AFP: The United States has set up new barriers to Iran's access to the US financial system by banning certain types of fund transfers, the Treasury Department said Thursday.
WASHINGTON (AFP) — The United States has set up new barriers to Iran's access to the US financial system by banning certain types of fund transfers, the Treasury Department said Thursday.
The Treasury said it would prevent so-called "U-turn" transfers to Iran as part of efforts "to expose Iranian banks' involvement in the Iranian regime's support of terrorist groups and nuclear and missile proliferation."
The action prevents fund transfers made on behalf of Iranian banks, persons or the Iranian government that are initiated offshore by non-Iranian banks or financial institutions and passed through the US financial system en route to other offshore, non-Iranian, non-US financial institutions, the Treasury said in a statement.
Prior to the ban, US financial institutions were authorized to process U-turn transfers for the direct or indirect benefit of some Iranian banks, persons Iran or the government.
The Treasury noted that it had previously designated five state-owned Iranian banks — Melli, Mellat, Sepah, Future Bank and the Export Development Bank of Iran — for "their role in Iran's weapons proliferation activities" as well as Bank Saderat "for providing support to terrorism."
"As a result of today's action, US financial institutions are no longer allowed to process these U-turn transfers" for any Iranian banks, state-owned or private, including the Central Bank of Iran, the Treasury said.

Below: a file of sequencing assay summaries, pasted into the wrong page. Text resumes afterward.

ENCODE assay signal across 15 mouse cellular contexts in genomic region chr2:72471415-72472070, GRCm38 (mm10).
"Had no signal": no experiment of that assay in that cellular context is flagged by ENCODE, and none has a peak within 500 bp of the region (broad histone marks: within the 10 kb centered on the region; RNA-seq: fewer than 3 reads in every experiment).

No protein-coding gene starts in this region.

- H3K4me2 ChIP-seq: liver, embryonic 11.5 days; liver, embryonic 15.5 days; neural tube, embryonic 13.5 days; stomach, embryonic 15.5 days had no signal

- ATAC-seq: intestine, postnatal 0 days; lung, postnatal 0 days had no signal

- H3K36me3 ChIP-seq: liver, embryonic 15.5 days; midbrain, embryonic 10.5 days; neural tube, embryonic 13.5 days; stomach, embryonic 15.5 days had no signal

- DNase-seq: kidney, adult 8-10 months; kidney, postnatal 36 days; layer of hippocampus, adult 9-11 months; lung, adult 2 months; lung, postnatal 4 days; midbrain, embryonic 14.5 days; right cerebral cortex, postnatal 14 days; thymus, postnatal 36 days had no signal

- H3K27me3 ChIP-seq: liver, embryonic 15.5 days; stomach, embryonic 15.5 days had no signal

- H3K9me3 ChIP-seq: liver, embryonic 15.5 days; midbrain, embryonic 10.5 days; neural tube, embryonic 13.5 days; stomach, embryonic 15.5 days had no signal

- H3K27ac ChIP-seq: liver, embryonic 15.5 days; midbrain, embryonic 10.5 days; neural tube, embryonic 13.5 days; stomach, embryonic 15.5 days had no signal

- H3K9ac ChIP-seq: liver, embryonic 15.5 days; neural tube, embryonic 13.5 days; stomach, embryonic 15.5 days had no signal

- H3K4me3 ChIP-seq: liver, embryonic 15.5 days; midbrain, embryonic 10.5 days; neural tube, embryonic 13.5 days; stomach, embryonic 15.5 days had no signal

The move "protects our financial sector from the risks posed to the international financial system by Iran," the US State Department said in a statement.
"Last month, the Financial Action Task Force warned about the risks posed to the international financial system by the continuing deficiencies in Iran's anti-money laundering and terrorist financing regime, and in particular, highlighted Iran's lack of effort in addressing the risk of terrorist financing," it said.
The Treasury underscored that its move would not impair funds transfers by US financial institutions related to humanitarian aid or family remittances and travel-related remittances for Iranians.
Washington has steadily upped sanctions against Iranian businesses and financial institutions over the past several months in hopes of pressuring Tehran to pull back on its nuclear program — which the US says is aimed at developing nuclear weapons — and to halt its alleged support for groups Washington has labelled "terrorist," including Lebanon's Hezbollah and armed Palestinian groups.